Regulation & Law

Ricardo Anzaldua (Group GC MetLife): “Acquirers need to be vigilant about differences in the regulatory environments”

Executive VP & Group General Counsel, Ricardo Anzaldua heads the legal function for MetLife. His insight on the role lawyers play in M&A transactions and deals in the insurance sector.

Executive VP & Group General Counsel, Ricardo Anzaldua heads the legal function for MetLife. His insight on the role lawyers play in M&A transactions and deals in the insurance sector.


 

Leaders League. What is the role of lawyers in managing the process of an M&A transaction?

 

Ricardo Anzaldua. Lawyers play key roles in M&A transactions since so much of the diligence surrounding them consists in putting the records of the target entity through legal review.  As a result, lawyers are often the driving force behind M&A transactions in most M&A deals, especially where the target company is in a sector where intellectual property is important. 

 

A more interesting special duty of lawyers in M&A arises from their duty as guardians of the interests of the company, as opposed to the business partners who work for the company. In M&A transactions, the distinction between the interests of business partners and those of the company can become particularly acute and give rise to tensions. Because of their interest in getting deals done, business partners at certain levels of the company may be motivated to accept contractual terms and conditions that could put the company at significant risk or create adverse precedents that disadvantage the company in future transactions. It is the job of lawyers to ensure that these considerations are escalated to sufficiently senior executives even, if the matter is particularly weighty, to the board of directors who are in a position to balance and make decisions regarding these kinds of matters.

 

Leaders League. What are your 'special secrets' to conduct successful M&A? 

 

R. A. The crucial elements to success in a deal are not lawyering points, but rather the business terms; ensuring a deal that satisfies the objectives of both parties – a disposition by the seller for adequate consideration, and an acquisition by the buyer that will enable the deal to generate an adequate return on investment. Sometimes there are no terms that satisfy both of those requirements, and in those cases it’s best for both parties to walk away. In any case M&A transactions require immense doses of planning, persistence, rigor and endurance.  You need to make sure you have plenty of each.

 

Leaders League. How does the ever-increasing regulation of the financial sector impact the acquisition strategies?

 

R. A. Regulation of financial entities has complicated acquisition strategies in interesting ways.  For example, regulation of financial services is becoming more rigorous around the world, but it is not necessarily converging in content.  As a result, acquirers need to be vigilant about differences in the regulatory environments when considering targets with operations in jurisdictions where the acquirer does not already operate.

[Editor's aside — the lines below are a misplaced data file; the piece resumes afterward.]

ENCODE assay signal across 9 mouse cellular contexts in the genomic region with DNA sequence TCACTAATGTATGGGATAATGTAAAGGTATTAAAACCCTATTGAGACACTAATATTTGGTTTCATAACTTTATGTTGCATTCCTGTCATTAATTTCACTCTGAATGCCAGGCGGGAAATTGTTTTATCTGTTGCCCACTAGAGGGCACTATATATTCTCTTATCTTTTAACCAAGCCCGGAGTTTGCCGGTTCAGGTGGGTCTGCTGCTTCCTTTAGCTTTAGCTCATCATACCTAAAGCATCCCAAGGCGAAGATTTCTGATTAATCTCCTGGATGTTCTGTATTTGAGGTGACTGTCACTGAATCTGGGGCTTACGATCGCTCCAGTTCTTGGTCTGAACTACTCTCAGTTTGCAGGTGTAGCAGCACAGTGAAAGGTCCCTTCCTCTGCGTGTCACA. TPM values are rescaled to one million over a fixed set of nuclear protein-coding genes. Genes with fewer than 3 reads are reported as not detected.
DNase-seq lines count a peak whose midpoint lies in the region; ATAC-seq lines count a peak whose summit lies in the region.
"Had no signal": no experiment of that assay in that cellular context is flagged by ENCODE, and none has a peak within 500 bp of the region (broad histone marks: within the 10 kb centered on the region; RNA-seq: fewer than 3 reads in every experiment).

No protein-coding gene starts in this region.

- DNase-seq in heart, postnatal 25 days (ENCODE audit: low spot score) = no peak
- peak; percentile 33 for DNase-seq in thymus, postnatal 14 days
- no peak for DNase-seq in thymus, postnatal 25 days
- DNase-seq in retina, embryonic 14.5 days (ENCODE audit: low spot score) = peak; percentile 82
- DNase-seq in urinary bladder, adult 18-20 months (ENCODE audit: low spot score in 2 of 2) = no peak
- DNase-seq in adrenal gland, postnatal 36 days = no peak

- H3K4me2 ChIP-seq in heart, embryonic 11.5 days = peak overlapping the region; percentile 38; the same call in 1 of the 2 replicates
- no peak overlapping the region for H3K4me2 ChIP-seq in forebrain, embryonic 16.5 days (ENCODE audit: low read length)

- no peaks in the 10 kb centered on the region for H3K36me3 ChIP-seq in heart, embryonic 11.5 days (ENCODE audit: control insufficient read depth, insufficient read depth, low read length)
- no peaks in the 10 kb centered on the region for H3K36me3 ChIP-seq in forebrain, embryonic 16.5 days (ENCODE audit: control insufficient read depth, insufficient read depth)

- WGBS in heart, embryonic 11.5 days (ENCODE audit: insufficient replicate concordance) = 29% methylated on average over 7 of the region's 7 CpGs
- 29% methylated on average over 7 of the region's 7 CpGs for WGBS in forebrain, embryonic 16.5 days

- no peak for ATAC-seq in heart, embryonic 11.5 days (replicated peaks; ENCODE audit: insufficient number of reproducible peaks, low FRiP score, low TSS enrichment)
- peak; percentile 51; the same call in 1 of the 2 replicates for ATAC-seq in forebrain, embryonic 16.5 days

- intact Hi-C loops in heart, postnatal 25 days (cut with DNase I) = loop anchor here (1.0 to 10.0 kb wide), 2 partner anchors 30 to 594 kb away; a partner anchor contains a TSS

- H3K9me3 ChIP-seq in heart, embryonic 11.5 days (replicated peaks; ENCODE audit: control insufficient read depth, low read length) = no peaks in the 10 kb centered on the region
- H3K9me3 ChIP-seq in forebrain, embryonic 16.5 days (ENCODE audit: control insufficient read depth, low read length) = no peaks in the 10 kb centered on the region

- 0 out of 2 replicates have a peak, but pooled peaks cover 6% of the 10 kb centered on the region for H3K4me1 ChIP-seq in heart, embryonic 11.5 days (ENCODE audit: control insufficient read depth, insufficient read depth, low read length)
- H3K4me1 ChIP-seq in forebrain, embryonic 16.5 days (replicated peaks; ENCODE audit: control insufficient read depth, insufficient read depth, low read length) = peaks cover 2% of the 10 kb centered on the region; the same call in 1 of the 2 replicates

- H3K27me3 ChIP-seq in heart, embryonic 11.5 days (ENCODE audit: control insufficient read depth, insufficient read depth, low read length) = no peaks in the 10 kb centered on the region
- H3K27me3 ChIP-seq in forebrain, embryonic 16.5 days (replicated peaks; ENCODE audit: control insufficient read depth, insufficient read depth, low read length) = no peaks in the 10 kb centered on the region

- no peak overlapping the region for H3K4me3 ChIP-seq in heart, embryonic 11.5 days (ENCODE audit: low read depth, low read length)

Regulation has become more intensive, costly and onerous for banks with assets in excess of a certain value or other financial entities that for a number of reasons, including the size of their operations, have been designated by national or international regulators as posing systemic risk.  Because these designations apply only to the largest entities in a given financial sector, they place the designated entity at a competitive disadvantage compared to its smaller competitors. Due to this additional regulatory burden, entities trying to avoid designation as posing systemic risk or trying to rid themselves of such designations need to be particularly cautious about any acquisition that could imperil the objective of avoiding additional regulatory burden that does not apply to competitors.

 

Leaders League. If any, are there specific acquisition issues in the insurance sector?

 

R. A. The principal issues that typically dominate insurance sector acquisitions relate to potential liabilities which are unforeseen and unforeseeable, such as the risk that the plaintiff might persuade a court to assign to the target (or its successor in interest) liabilities that are not included on the target’s balance sheet.  An example might be a claim that an insured of the target, now out of existence, caused damages a court now decides the target (or the acquirer as successor in interest) should pay, whether or not they are or would be considered covered under the terms of a policy issued by the target insurer. Because of this, insurance acquisitions are often carried out as acquisitions of assets and liabilities, or a book of business - through reinsurance or “renewal rights” structures, rather than of companies - through mergers or stock sales. These transactions can be quite complex and follow many different patterns. It is really important to engage lawyers with special insurance M&A expertise when considering the acquisition of insurance-sector assets.

 

Elodie Sigaux

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